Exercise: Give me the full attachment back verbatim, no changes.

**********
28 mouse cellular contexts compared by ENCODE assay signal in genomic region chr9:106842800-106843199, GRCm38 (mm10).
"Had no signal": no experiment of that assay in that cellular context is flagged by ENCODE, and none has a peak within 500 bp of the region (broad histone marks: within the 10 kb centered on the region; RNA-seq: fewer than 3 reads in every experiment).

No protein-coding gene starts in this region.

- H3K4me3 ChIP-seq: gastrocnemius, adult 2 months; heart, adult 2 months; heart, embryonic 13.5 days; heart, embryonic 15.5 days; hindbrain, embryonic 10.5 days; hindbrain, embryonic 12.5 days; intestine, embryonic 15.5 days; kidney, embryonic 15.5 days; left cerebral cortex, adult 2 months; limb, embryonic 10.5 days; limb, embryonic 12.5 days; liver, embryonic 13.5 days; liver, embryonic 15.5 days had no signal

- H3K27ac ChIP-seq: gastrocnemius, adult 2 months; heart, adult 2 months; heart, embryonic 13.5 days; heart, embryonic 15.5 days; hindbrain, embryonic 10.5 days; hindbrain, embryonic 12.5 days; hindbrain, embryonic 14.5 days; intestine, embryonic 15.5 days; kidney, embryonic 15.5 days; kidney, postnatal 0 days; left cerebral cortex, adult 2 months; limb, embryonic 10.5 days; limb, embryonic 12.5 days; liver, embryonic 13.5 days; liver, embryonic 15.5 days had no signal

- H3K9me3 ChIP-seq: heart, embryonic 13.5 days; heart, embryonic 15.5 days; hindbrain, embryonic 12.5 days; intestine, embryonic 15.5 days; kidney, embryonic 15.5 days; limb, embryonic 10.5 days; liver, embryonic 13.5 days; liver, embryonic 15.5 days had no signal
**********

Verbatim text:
28 mouse cellular contexts compared by ENCODE assay signal in genomic region chr9:106842800-106843199, GRCm38 (mm10).
"Had no signal": no experiment of that assay in that cellular context is flagged by ENCODE, and none has a peak within 500 bp of the region (broad histone marks: within the 10 kb centered on the region; RNA-seq: fewer than 3 reads in every experiment).

No protein-coding gene starts in this region.

- H3K4me3 ChIP-seq: gastrocnemius, adult 2 months; heart, adult 2 months; heart, embryonic 13.5 days; heart, embryonic 15.5 days; hindbrain, embryonic 10.5 days; hindbrain, embryonic 12.5 days; intestine, embryonic 15.5 days; kidney, embryonic 15.5 days; left cerebral cortex, adult 2 months; limb, embryonic 10.5 days; limb, embryonic 12.5 days; liver, embryonic 13.5 days; liver, embryonic 15.5 days had no signal

- H3K27ac ChIP-seq: gastrocnemius, adult 2 months; heart, adult 2 months; heart, embryonic 13.5 days; heart, embryonic 15.5 days; hindbrain, embryonic 10.5 days; hindbrain, embryonic 12.5 days; hindbrain, embryonic 14.5 days; intestine, embryonic 15.5 days; kidney, embryonic 15.5 days; kidney, postnatal 0 days; left cerebral cortex, adult 2 months; limb, embryonic 10.5 days; limb, embryonic 12.5 days; liver, embryonic 13.5 days; liver, embryonic 15.5 days had no signal

- H3K9me3 ChIP-seq: heart, embryonic 13.5 days; heart, embryonic 15.5 days; hindbrain, embryonic 12.5 days; intestine, embryonic 15.5 days; kidney, embryonic 15.5 days; limb, embryonic 10.5 days; liver, embryonic 13.5 days; liver, embryonic 15.5 days had no signal